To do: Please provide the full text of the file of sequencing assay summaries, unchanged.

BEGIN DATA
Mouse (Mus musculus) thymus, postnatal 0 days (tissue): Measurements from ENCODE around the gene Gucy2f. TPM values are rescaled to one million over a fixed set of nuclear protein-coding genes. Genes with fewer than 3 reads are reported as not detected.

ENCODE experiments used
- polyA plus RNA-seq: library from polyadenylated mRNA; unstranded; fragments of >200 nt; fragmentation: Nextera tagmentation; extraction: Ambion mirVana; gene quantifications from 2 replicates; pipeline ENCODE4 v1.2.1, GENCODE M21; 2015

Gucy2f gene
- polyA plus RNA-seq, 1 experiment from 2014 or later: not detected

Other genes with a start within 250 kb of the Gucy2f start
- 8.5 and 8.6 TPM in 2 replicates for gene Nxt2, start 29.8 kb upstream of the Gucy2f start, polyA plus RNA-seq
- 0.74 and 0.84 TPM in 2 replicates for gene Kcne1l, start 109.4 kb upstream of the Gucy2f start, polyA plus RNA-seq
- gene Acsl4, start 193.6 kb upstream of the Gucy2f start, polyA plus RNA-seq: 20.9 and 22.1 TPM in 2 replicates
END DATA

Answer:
Mouse (Mus musculus) thymus, postnatal 0 days (tissue): Measurements from ENCODE around the gene Gucy2f. TPM values are rescaled to one million over a fixed set of nuclear protein-coding genes. Genes with fewer than 3 reads are reported as not detected.

ENCODE experiments used
- polyA plus RNA-seq: library from polyadenylated mRNA; unstranded; fragments of >200 nt; fragmentation: Nextera tagmentation; extraction: Ambion mirVana; gene quantifications from 2 replicates; pipeline ENCODE4 v1.2.1, GENCODE M21; 2015

Gucy2f gene
- polyA plus RNA-seq, 1 experiment from 2014 or later: not detected

Other genes with a start within 250 kb of the Gucy2f start
- 8.5 and 8.6 TPM in 2 replicates for gene Nxt2, start 29.8 kb upstream of the Gucy2f start, polyA plus RNA-seq
- 0.74 and 0.84 TPM in 2 replicates for gene Kcne1l, start 109.4 kb upstream of the Gucy2f start, polyA plus RNA-seq
- gene Acsl4, start 193.6 kb upstream of the Gucy2f start, polyA plus RNA-seq: 20.9 and 22.1 TPM in 2 replicates